1907 - “The Bankers’ Panic” - two copper market speculators unsteadied an already-tenuous economic climate (life insurance company scandals; San Fran earthquake of 1906; stocks down over 50% from 12-month high) when their attempt to corner United Copper’s stock failed miserably. Among other financial calamities, bank runs would have spread across the country were it not for J.P. Morgan, who engineered (and partly funded) a desperate infusion of liquidity into the markets with mere minutes (literally) to spare. This panic, and Morgan’s intervention, directly led to the creation of the Federal Reserve in 1913.
Metropolitan Life Insurance Company (Met Life) Building. From 1909 to 1913, Napoleon LeBrun & Son’s Met Life Tower, clad in marble and seemingly transplanted from Venice, replaced the 1908 Singer Building as the tallest building in the world in an informal contest that the Chrysler & Empire State Buildings would engage in with much more intensity twenty years later. A few researchers have noticed another similarity between these two pairs of “tallest buildings”: a discomfiting correlation between their construction and economic calamity. Today, the “skyscraper index” correlation is being confirmed once again by the Burj Dubai, the world’s newest tallest building.
1929 - “The Great Crash” - the big one. No doubt, this one needs minimal reviewing. Suffice it to say that widespread speculation in both stock and real-estate markets propelled the economy into the realm of fantasy. People fell prey to the allure of (eternal) high returns and invested without due diligence and even without money (some brokers lent people up to 2/3 the investment price). As I’ve noted previously, Florida was perhaps the most bloated real-estate market, founded almost entirely upon speculation.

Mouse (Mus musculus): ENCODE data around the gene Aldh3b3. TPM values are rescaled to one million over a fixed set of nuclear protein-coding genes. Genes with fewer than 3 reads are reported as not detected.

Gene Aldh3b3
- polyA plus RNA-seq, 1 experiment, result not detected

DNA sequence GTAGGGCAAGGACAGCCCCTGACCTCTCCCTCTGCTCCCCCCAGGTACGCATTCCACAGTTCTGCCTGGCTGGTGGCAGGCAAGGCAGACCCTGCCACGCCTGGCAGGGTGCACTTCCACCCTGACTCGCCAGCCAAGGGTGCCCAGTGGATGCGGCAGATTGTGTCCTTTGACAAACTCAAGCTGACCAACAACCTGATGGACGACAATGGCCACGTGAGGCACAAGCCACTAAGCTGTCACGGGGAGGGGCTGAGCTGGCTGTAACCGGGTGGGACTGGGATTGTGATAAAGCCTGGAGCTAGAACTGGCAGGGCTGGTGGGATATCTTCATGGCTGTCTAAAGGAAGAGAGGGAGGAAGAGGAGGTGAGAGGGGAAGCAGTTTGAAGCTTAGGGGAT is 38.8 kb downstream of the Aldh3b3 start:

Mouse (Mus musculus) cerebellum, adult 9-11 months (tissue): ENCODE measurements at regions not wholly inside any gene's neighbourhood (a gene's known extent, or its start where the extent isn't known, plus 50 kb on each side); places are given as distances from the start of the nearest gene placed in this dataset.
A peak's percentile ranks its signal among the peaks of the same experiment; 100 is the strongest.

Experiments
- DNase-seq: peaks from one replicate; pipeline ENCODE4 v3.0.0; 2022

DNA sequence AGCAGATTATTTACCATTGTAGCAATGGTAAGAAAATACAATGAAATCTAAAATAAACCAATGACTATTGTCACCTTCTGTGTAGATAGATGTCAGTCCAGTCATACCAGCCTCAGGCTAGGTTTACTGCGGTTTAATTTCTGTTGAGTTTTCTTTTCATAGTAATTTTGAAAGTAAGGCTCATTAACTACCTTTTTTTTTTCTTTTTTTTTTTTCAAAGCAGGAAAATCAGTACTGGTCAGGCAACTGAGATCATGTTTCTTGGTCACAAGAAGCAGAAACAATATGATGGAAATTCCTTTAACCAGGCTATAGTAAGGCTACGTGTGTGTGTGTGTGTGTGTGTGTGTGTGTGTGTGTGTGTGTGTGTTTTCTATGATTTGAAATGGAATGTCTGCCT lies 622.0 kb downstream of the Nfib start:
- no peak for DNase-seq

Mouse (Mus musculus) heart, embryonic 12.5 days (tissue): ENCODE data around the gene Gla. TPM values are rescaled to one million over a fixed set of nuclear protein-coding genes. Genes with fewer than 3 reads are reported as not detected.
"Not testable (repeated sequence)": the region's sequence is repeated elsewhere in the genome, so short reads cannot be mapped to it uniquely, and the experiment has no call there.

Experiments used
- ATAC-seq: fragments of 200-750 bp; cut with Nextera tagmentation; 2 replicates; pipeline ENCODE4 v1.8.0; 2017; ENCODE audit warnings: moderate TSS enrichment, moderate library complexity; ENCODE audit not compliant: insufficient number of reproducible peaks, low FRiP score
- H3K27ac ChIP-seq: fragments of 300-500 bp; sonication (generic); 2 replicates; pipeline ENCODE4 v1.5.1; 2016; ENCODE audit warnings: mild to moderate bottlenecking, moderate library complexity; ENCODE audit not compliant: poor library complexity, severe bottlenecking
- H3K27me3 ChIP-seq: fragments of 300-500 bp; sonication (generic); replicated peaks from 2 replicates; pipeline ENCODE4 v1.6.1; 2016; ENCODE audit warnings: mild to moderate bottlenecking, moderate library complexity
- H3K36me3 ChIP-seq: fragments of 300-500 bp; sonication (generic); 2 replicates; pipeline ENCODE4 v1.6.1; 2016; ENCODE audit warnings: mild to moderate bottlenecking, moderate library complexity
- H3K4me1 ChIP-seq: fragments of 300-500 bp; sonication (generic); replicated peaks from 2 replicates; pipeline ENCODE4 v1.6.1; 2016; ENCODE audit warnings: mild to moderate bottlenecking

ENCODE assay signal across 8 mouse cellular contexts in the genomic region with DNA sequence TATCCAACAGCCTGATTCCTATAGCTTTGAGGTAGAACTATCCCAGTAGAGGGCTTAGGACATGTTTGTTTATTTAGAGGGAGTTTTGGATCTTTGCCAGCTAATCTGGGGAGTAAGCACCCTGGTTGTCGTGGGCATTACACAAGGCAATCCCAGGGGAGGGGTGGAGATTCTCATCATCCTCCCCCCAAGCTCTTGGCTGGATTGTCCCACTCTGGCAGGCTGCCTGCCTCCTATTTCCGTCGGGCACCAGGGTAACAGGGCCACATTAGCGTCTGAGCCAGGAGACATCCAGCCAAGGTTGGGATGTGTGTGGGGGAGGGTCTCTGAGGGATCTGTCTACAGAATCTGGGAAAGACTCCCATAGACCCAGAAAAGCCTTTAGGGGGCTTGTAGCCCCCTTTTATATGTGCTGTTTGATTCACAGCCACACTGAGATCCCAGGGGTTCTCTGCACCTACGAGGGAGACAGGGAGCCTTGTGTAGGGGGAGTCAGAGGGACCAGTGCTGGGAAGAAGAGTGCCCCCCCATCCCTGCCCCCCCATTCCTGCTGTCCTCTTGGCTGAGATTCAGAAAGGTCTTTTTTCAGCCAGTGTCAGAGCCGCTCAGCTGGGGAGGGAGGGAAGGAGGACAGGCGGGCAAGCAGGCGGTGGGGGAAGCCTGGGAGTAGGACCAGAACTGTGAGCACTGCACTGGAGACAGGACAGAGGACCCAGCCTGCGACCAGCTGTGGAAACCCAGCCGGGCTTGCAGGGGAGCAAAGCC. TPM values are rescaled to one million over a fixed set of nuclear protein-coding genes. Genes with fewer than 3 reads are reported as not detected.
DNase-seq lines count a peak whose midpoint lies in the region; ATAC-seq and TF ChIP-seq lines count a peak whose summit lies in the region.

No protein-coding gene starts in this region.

Philadelphia Savings Fund Society (PSFS) Building. The Empire State Building may have hogged the spotlight from 1929-1932, but the PSFS Building is the true visionary of the two Depression-era siblings. The PSFS’ reward for building during an awful economic climate was occupancy in a sumptuous International Style monument (at least until the 1980s’ savings & loan crisis; the building now houses the Loews Philadelphia Hotel). Approved for construction in November of 1930 and fully realized by 1932, William Lescaze and George Howe’s visionary, modernist design was the first American International Style skyscraper (and one of the best, too). Like the later Seagram Building andLever Housein New York City, the PSFS Building was rare in that it fully lived up to Modernism’s hype - thanks to its coherent massing and textured facade, but also because of the PSFS’s determination to use luxurious, long-lasting materials, including polished granite for the curving base, limestone for the vertical piers, and black-glazed bricks for the utility portion of the building.
Irving Trust Company Building (One Wall Street). We have another bank to thank for one of the most timeless of all Art Deco skyscrapers, the construction of which straddled the Great Crash. Ralph Walker’s design was understated, even boring, compared to exuberant contemporaries such as the General Electric Building at 570 Lexington Avenue or even Rockefeller Center. But One Wall Street is serenely elegant, sheathed in a faceted layer of limestone (unlike the AT&T Building’s similar, slightly-less-opulent brick facade, also designed by Walker) and fronted by an extraordinarily carved lobby entrance. I am unaware if Frank Gehry looked to this building for inspiration, but its gently undulating, cloth-like facade could easily serve as precedent for Gehry’s much-anticipated, Beekman Tower, which has its own undulating (titanium) facade.
Related post: The most corrupt real-estate projects in American history.